The jury in the trial of an Army sergeant accused of attempting to murder his wife by tampering with her parachute have visited the airfield where she survived her "near fatal" fall.

The nine women and three men on the jury in the case of Emile Cilliers were taken by bus from Winchester Crown Court to Netheravon Airfield in Wiltshire.

That is where the defendant is alleged to have sabotaged both the main and reserve parachutes of his wife, Victoria Cilliers, on Easter Sunday, April 5, 2015.

On arrival at the Army airfield, the jurors were given an introduction by Detective Constable Maddie Hennah of Wiltshire Police.

During the visit, the High Court judge, Mr Justice Sweeney, and the barristers, Michael Bowes QC, for the prosecution, and Elizabeth Marsh QC, accompanied the jury but did not wear their normal court wigs and gowns.

The jury has been shown videos of the airbase during evidence given by the Army Parachute Association's chief instructor at Netheravon Mark Bayada.

Dc Hennah told them: "You will have seen and heard me in the recordings at Netheravon with Mark Bayada, walking round the hangar and demonstrating the rig.

"Today my role is to act as as guide, pointing out particular locations. I will read from an agreed script. We are at the Army Parachute Association centre at Netheravon in Wiltshire also known as Netheravon Parachute Centre.

"We will only be viewing the locations thought to feature significantly in this investigation.

"We will pause at each of 20 locations identified on your plan and maps, for you to take a few moments to familiarise yourself with the location; its appearance; its purpose and position relevant to other points.

"Your attention will be drawn to anything thought important at the appropriate time."

The jury were first taken inside the hangar where the parachute kit used by Mrs Cilliers was hired on April 4 2015.

They were shown the kit store and mats where the parachutes are packed ready to be used during the jumps as well as a wall of photos depicting different types of parachute malfunctions.

The jurors were then taken to a set of toilets where the prosecution allege the defendant took the parachute to tamper with it before storing it in a locker overnight after poor weather prevented her jumping on the Saturday.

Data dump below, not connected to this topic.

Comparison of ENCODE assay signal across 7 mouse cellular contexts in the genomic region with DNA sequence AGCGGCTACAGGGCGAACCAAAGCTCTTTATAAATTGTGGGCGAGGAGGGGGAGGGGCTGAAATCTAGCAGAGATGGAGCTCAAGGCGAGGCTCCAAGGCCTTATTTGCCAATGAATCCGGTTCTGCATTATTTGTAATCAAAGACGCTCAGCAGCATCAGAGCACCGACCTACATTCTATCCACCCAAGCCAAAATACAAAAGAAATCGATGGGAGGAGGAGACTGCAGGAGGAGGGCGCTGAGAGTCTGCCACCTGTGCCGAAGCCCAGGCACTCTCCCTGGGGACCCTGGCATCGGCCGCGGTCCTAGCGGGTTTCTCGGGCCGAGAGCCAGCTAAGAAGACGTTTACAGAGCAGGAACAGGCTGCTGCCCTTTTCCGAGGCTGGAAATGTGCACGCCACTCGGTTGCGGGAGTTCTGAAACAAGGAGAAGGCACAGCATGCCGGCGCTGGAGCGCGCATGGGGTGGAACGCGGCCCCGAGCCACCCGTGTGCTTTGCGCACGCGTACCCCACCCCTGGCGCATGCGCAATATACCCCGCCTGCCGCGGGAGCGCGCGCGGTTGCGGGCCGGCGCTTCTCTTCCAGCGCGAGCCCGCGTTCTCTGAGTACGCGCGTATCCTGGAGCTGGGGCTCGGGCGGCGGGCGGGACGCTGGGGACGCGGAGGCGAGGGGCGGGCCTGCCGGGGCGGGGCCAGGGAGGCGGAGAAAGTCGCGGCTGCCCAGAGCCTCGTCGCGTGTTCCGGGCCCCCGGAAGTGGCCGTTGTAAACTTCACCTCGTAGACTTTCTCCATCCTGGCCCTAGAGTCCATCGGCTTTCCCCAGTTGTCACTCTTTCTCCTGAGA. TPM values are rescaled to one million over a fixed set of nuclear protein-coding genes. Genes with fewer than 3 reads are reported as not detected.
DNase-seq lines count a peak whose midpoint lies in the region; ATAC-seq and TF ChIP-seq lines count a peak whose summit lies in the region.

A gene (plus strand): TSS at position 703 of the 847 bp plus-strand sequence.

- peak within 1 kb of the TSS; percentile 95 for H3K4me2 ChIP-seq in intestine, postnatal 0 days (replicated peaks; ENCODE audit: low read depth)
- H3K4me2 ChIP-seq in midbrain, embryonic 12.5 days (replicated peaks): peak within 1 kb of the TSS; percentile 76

They were also shown a packed Safire 149 parachute, similar to that used by Mrs Cilliers and were given a chance to pick it up to feel its weight as well as take it into the toilets with them.


The locker kept by Mrs Cilliers and the defendant, which is decorated with stickers from various parachute groups, was shown to the jury.

The stickers include one which says "Friends for life", one for the Red Devils and another that says "Girls Kick Ass".

The prosecution claim Cilliers arranged for the tampered parachute to be kept in the locker overnight so it was not discovered before his wife's jump on the Sunday.

The jurors were then shown a parachute canopy hanging in the hangar, the canteen and other offices within the building.

They were then taken to the runway where they were shown an aeroplane used to take parachutists up for their jumps.

The jurors were then taken to the hut used for packing and checking reserve parachutes where a similar one to that used by Mrs Cilliers was on show for them to inspect.

The final point in the visit was the site where Mrs Cilliers landed on her jump which left her with serious injuries.

Cilliers, of the Royal Army Physical Training Corps, is on trial for two charges of attempting to murder his former Army officer wife.

The 37-year-old is also accused of a third charge of damaging a gas valve at their home a few days earlier in the second allegation that he attempted to kill his 40-year-old wife.

He denies all three charges.

The trial continues.